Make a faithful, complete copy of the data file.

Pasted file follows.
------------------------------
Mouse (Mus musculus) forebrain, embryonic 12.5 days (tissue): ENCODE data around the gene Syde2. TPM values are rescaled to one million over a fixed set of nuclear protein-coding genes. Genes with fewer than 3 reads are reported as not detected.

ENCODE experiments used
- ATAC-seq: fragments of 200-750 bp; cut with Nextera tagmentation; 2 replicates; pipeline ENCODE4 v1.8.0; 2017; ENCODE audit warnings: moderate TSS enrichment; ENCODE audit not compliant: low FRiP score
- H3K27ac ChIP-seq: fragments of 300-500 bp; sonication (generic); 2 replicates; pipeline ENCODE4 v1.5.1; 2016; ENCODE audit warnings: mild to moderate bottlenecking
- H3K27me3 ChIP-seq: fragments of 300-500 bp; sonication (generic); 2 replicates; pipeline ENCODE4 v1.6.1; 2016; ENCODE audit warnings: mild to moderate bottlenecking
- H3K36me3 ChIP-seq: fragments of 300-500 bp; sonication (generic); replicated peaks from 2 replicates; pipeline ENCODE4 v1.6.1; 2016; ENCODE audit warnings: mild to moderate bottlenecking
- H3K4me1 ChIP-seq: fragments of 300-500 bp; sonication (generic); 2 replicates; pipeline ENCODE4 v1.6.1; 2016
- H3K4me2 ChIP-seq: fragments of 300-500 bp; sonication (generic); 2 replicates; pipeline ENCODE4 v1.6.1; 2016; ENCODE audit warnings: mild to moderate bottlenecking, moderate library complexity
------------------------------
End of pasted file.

Mouse (Mus musculus) forebrain, embryonic 12.5 days (tissue): ENCODE data around the gene Syde2. TPM values are rescaled to one million over a fixed set of nuclear protein-coding genes. Genes with fewer than 3 reads are reported as not detected.

ENCODE experiments used
- ATAC-seq: fragments of 200-750 bp; cut with Nextera tagmentation; 2 replicates; pipeline ENCODE4 v1.8.0; 2017; ENCODE audit warnings: moderate TSS enrichment; ENCODE audit not compliant: low FRiP score
- H3K27ac ChIP-seq: fragments of 300-500 bp; sonication (generic); 2 replicates; pipeline ENCODE4 v1.5.1; 2016; ENCODE audit warnings: mild to moderate bottlenecking
- H3K27me3 ChIP-seq: fragments of 300-500 bp; sonication (generic); 2 replicates; pipeline ENCODE4 v1.6.1; 2016; ENCODE audit warnings: mild to moderate bottlenecking
- H3K36me3 ChIP-seq: fragments of 300-500 bp; sonication (generic); replicated peaks from 2 replicates; pipeline ENCODE4 v1.6.1; 2016; ENCODE audit warnings: mild to moderate bottlenecking
- H3K4me1 ChIP-seq: fragments of 300-500 bp; sonication (generic); 2 replicates; pipeline ENCODE4 v1.6.1; 2016
- H3K4me2 ChIP-seq: fragments of 300-500 bp; sonication (generic); 2 replicates; pipeline ENCODE4 v1.6.1; 2016; ENCODE audit warnings: mild to moderate bottlenecking, moderate library complexity